Everything You Need to Know About Driving Lessons

Learning to drive is a rite of passage for young people. It's an exciting time and you'll be acquiring an invaluable lifelong skill along with the freedom it brings. But there's a fair bit you need to do to become one of the UK's 45 million motorists. Read our handy guide to driving lessons to get the lowdown.

Everything you need to know about driving lessons

Who can drive a car?

To drive a car on the road in the UK, you need to:

  • Be at least 17 years old.*
  • Be able to read a number plate at a distance of 20 metres
  • Have a valid provisional licence

*The exception to this is recipients of the enhanced rate of the mobility component of the Personal Independence Payment (PIP), who can start having driving lessons at age 16. Learner drivers must be supervised by a qualified driver over the age of 21 who has had a full driving licence for at least three years.

What do you need to start learning to drive?

Provisional driving licence

Applicants need to be aged at least 15 years and 9 months old. You can use the provisional licence to drive a car from the age of 17 and to ride a moped from the age of 16. It costs £34 and you’ll need to provide an identity document such as a passport, addresses where you’ve lived over the past three years and your National Insurance Number if you know it.

The car you learn in

Any car you drive on the road needs to be taxed, insured and have a valid MOT. If you’re learning in a qualified instructor’s car, they’ll have taken care of this. If you’ll be practising in a family member or friend’s car, it might be worth considering Learner Driver Insurance – this is short-term, flexible cover available for periods ranging from a few hours to a few months, with the main driver’s no claims bonus protected.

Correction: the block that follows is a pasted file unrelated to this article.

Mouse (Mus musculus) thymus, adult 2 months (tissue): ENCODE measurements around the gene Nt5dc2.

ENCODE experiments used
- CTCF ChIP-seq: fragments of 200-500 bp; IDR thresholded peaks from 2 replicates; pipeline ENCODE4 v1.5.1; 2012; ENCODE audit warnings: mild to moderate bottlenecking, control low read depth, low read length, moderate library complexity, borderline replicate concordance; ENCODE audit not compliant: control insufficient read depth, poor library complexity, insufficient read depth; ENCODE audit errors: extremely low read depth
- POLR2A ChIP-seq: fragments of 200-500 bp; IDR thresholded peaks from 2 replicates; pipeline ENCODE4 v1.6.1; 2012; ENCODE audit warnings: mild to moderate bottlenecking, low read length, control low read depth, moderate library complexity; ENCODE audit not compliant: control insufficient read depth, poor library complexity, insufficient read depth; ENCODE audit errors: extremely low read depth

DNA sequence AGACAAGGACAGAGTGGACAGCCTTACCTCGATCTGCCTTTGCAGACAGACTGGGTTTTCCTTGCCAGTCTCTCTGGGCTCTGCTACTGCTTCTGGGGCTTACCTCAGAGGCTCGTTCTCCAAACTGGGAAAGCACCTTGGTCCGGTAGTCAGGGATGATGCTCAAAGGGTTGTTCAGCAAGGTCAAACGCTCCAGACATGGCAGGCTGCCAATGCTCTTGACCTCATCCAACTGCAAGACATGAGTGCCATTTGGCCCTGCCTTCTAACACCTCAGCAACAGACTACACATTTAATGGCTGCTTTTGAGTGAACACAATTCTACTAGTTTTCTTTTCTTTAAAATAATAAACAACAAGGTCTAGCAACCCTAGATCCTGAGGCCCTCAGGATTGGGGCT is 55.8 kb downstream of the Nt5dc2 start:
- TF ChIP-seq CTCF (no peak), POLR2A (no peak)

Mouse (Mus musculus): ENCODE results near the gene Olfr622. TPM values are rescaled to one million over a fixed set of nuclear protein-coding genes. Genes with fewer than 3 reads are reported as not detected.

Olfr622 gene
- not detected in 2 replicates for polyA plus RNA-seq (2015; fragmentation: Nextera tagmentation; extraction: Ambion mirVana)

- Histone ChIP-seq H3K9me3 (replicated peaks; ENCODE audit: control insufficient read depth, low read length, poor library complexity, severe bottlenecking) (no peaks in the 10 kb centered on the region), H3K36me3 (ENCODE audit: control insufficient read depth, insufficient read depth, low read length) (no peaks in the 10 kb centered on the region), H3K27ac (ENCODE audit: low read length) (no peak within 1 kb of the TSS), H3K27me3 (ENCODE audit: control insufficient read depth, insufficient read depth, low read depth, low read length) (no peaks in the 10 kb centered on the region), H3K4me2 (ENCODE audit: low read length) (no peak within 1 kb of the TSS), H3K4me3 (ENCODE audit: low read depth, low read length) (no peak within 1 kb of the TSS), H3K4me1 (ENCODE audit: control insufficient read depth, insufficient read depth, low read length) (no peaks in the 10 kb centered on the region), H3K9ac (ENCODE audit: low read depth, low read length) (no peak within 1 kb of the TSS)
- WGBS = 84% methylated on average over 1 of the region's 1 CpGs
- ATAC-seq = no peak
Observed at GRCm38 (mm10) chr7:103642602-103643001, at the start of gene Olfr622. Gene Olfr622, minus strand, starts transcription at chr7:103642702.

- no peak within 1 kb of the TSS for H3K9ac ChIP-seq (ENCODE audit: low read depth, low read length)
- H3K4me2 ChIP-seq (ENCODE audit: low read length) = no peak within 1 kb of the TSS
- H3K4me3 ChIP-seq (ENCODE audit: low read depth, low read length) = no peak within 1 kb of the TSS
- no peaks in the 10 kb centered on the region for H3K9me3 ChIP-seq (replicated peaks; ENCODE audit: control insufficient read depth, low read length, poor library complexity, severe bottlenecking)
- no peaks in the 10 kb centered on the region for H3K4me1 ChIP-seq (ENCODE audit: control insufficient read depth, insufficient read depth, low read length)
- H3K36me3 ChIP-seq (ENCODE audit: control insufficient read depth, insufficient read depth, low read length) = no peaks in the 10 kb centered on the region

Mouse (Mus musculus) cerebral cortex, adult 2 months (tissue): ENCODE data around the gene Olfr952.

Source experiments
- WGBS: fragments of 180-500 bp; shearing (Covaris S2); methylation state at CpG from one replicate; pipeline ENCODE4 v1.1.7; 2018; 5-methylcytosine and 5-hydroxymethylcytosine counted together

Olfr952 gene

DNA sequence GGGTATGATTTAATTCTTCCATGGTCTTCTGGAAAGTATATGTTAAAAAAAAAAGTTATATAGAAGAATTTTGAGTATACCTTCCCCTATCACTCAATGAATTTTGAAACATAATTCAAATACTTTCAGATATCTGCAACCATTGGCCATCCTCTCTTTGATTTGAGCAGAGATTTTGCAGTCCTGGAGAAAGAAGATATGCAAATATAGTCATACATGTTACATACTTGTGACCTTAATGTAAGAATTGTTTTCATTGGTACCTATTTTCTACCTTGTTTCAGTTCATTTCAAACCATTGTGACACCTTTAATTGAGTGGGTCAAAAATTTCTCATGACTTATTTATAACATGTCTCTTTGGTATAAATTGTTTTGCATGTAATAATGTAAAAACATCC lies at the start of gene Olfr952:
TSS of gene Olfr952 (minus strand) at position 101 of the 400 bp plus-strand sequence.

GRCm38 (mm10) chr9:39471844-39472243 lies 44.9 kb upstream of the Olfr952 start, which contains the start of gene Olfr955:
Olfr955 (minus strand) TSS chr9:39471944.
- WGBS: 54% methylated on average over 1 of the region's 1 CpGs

These need to be displayed on the front and rear of the car whenever you’re driving it on a provisional licence. You can buy them easily online, from supermarkets or motoring goods shops. In Wales, you can display either L-plates or D-plates.

Who can teach me to drive?

While you might be tempted to save money by getting a friend or family member to teach you, lessons from a qualified driving instructor are likely to be a very worthwhile investment. Not only will they be practised at helping you improve your skills, they’ll have a much better idea of how to prepare you for the test. Also, you’ll have the reassurance of learning in a car with dual controls, so the instructor can help you out of a sticky situation if necessary.

By law, anyone receiving payment for teaching you to drive needs to be a DSA-approved Potential Driving Instructor (PDI) or Approved Driving Instructor (ADI). ADIs are fully qualified driving instructors and will have a blue badge in their car. PDIs are trainee instructors; it’s fully legal for them to teach you to drive. Their lessons will tend to be cheaper, and they have a pink badge in their car.

How can I find a good driving instructor?

There are around 40,000 driving instructors in the UK, so there are bound to be some in your area. But where to start looking? Personal recommendations can be a great way to find a reliable instructor, or you can do plenty of research online. Searching “driving instructors near me” is a good starting point. Look at reviews, pass rates and how long they have been teaching. The DVLA has a handy tool that you can use to find ADIs in your area. We’ve also put together an article with advice on how to choose a driving instructor.

How can I tell if a driving instructor is right for me?

Everybody’s personality and learning style is different, and you could be spending many hours in the car with your instructor, so finding one who’s a good fit for you is important. It will make the experience easier, more productive and potentially save you a lot of money by getting you to pass your test more quickly.